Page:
When I was in campus ministry we held a retreat one year that included different stations of spiritual disciplines. One of those was silence. We blackened a room and over 15 minutes nothing was said but every 5 minutes the facilitator read a verse relevant to our theme for the weekend. I’m not suggesting you need to blacken your room, but silence does require the removal of distractions. It’s also a good idea but not a necessity to have a Scripture or thought to guide your silence.
Our time of silence can take place in a blackened room. It can equally occur in a park with kids playing on a nearby playground, or next to a lake just watching the waves. At night, gazing at a the stars is a good time for me to be silent with God.
Here are a couple of paragraphs from Randy Harris book Soul Work (p126). He spent 40 days in mostly silence with some real life hermits in southern Texas. This chapter shares some of his experiences and observations. He refers to silence as “listening prayer”.
As you enter into this listening prayer and being with God, you are going to have all sorts of intuitions, urges, and feelings. Not all of those are the Holy Spirit. You have to be discerning. When you think that God is calling you to do something, one of the things yo do is take it back to God in prayer. The other thing you do is open up to the community for their discernment too. That’s why prayer is both a personal and a communal experience.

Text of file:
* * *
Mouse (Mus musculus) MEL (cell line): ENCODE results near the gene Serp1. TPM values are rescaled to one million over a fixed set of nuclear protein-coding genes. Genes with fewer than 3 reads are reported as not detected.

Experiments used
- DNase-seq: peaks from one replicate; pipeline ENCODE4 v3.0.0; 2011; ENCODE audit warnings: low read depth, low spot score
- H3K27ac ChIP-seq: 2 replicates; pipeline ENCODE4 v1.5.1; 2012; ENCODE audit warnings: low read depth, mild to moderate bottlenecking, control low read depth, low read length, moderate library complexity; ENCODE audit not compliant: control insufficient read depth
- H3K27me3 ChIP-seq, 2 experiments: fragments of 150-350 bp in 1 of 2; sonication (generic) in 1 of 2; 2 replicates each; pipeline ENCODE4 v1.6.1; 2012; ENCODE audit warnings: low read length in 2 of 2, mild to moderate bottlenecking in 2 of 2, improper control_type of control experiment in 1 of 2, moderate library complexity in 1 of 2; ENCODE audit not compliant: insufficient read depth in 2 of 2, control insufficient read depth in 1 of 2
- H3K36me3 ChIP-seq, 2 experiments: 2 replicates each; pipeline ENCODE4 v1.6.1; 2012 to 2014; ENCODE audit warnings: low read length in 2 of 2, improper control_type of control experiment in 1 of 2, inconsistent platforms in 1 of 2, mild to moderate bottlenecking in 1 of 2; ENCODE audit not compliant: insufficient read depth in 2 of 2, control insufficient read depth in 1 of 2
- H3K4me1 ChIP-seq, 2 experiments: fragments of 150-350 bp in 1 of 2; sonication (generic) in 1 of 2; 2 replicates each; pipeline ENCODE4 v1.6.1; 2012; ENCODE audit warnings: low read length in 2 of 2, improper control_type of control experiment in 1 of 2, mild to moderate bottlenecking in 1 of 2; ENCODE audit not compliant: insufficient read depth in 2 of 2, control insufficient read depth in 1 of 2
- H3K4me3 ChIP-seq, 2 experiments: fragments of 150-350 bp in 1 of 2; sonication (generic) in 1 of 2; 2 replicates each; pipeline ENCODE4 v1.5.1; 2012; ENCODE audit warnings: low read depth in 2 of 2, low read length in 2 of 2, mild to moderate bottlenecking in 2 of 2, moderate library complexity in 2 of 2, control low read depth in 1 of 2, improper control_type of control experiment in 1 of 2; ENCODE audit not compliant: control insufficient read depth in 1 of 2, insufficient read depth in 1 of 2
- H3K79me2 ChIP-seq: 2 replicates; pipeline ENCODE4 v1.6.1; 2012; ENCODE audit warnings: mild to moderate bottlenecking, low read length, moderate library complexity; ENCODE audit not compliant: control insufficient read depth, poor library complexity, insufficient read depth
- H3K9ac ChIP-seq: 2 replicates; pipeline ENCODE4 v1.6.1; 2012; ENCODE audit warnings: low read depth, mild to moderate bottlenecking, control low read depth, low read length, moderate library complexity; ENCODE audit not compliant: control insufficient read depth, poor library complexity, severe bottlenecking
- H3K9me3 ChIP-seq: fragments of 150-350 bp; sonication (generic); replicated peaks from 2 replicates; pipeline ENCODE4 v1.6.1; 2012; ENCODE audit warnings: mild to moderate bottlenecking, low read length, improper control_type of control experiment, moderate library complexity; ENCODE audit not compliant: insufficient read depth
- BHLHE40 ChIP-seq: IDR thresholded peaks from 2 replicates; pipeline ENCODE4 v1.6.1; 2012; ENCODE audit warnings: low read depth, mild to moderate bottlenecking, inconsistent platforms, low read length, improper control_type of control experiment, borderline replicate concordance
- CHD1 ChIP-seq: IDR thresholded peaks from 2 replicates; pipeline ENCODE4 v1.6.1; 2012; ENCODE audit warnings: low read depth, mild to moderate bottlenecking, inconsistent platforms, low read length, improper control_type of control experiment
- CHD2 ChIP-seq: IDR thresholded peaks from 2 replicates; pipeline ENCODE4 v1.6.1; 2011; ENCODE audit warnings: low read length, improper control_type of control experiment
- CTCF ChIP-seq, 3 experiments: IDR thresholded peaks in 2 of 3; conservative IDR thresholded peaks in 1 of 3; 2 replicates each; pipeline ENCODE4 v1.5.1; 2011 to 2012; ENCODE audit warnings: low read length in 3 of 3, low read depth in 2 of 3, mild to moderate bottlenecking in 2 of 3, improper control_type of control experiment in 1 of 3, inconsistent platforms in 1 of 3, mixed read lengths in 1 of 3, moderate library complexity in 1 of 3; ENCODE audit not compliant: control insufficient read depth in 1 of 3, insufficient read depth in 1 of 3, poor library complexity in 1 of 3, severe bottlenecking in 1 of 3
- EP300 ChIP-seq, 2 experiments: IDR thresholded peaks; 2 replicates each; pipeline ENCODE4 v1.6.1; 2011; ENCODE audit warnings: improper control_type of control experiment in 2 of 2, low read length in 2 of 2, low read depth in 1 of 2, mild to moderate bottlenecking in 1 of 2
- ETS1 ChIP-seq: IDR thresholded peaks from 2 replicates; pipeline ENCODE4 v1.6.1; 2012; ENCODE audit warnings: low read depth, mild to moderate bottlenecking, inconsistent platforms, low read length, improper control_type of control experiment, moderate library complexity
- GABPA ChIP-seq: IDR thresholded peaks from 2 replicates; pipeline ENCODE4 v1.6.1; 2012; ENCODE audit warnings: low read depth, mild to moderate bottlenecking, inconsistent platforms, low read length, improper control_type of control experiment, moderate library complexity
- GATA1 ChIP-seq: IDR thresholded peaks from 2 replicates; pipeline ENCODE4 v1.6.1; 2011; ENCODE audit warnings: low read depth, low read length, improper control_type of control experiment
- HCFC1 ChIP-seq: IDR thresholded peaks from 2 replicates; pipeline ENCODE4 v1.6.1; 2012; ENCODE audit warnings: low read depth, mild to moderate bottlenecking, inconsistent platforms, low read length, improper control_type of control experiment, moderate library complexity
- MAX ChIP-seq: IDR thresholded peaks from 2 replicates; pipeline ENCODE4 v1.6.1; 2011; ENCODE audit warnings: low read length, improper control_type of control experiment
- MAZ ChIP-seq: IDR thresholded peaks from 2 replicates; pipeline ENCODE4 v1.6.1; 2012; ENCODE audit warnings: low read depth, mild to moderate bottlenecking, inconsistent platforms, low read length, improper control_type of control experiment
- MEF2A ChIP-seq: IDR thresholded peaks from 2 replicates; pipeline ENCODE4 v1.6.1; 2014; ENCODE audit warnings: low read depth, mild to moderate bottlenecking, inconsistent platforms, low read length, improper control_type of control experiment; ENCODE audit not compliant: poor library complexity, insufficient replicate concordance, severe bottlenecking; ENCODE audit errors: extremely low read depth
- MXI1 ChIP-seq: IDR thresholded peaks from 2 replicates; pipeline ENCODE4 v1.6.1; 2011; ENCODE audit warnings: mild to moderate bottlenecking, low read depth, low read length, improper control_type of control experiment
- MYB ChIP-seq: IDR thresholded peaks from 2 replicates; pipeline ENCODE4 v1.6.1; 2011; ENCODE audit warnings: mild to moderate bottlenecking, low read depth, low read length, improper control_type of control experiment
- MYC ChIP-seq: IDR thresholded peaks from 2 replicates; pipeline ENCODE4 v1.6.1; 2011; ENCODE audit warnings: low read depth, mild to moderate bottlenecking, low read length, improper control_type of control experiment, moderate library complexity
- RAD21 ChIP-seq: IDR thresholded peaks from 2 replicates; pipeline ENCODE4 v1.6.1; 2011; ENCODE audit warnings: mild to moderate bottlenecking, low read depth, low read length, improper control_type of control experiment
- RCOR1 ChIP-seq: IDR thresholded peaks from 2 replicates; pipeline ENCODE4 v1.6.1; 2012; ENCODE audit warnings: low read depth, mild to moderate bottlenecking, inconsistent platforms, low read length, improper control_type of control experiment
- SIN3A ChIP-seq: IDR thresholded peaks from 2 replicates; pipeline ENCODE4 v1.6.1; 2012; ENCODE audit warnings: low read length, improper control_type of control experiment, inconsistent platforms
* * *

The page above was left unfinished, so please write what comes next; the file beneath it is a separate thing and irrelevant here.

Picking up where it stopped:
When I think God is calling me to do something other than what I’m doing, one of the first things I want to do is to gather four or five people around me who know me well, who love God deeply and who love me. I’;m going to say, “I think this is what God is calling me to do. I want you to start praying over this and I want us to see what we have here.” Because I am so self absorbed, there is virtually nothing that I cannot talk myself into and make it turn into the will of God. And the only protection I have against that willfulness is the wisdom of the community. Continue to pray over it, offering it up to the community for discernment.
Silence is a type of fasting. If you’re not ready for full-blown silence, you might attempt a period of hours or days without something that adds noise to your life: Internet, cell phone, television, etc. (not spouse and kids!) and make the effort to fill that space with some God time.
This one is my own invention, which doesn’t mean someone else hasn’t proposed it, I just don’t remember hearing about it before. 🙂
At practically every church service I’ve ever attended, as soon as the closing “Amen” is said, the conversation turns to family, football, lunch, weather, holiday plans, school, almost anything except the service everyone just experienced for the last 60-90 minutes.
When do you talk about God?